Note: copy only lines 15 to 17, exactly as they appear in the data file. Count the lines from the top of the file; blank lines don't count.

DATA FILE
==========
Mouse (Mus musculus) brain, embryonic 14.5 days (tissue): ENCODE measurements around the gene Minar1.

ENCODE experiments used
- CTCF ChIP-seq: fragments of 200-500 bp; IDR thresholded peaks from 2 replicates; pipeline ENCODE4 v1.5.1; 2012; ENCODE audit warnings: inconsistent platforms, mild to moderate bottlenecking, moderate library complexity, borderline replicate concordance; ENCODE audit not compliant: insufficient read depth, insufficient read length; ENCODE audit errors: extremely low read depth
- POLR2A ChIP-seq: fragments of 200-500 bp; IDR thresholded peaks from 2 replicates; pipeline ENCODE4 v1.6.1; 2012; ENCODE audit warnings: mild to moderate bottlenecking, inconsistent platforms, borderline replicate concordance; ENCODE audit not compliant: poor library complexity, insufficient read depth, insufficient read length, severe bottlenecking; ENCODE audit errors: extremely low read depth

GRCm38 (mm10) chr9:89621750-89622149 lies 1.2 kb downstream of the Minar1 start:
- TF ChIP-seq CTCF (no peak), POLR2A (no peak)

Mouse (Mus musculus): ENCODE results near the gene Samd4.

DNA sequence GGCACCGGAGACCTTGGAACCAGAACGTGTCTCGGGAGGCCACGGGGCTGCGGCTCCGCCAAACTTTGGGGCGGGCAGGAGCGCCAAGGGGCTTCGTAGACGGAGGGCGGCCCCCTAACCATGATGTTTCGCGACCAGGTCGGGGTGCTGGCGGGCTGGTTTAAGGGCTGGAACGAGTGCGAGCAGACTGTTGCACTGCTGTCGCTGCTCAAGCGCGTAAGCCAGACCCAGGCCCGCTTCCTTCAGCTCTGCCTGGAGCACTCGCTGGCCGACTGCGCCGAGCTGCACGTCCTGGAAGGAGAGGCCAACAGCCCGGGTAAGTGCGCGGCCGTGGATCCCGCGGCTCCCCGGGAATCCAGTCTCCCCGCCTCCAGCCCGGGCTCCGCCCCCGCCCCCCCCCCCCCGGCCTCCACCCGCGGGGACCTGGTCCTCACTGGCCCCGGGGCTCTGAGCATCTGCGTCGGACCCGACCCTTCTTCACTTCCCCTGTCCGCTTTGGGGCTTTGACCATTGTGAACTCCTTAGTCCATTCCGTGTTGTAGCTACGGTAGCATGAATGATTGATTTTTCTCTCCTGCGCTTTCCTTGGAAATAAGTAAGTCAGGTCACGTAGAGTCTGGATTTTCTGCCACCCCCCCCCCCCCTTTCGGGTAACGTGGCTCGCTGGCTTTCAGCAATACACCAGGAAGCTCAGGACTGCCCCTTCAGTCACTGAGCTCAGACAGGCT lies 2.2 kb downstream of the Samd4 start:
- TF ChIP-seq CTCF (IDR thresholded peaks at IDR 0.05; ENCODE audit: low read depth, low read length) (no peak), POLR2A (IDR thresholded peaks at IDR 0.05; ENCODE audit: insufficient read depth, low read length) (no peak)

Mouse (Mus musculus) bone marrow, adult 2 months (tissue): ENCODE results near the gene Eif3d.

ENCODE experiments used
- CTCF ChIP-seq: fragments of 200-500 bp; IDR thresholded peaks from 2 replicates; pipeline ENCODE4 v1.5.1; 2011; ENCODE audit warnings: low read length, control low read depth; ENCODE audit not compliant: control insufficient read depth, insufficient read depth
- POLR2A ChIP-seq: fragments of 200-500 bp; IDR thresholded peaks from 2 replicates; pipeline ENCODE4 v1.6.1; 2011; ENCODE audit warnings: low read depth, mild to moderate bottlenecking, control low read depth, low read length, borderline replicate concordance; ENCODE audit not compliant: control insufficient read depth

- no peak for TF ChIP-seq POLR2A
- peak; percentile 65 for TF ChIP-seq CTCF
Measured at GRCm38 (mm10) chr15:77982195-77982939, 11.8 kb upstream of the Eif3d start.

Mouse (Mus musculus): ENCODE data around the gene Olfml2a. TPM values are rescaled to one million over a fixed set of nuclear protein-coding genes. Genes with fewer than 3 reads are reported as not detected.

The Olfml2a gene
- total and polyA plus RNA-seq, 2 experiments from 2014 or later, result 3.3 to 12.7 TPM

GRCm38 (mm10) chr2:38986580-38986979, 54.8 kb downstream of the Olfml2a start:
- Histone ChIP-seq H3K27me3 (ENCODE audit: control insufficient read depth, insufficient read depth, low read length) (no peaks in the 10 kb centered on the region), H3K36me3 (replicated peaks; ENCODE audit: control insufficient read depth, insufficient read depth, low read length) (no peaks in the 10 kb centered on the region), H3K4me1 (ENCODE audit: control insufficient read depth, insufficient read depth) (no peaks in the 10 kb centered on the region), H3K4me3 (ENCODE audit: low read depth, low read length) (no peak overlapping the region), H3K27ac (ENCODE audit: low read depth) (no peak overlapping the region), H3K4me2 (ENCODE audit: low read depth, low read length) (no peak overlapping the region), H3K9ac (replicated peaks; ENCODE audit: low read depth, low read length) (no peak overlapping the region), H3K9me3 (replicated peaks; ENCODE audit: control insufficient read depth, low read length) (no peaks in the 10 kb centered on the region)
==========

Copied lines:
- peak; percentile 65 for TF ChIP-seq CTCF
Measured at GRCm38 (mm10) chr15:77982195-77982939, 11.8 kb upstream of the Eif3d start.

Mouse (Mus musculus): ENCODE data around the gene Olfml2a. TPM values are rescaled to one million over a fixed set of nuclear protein-coding genes. Genes with fewer than 3 reads are reported as not detected.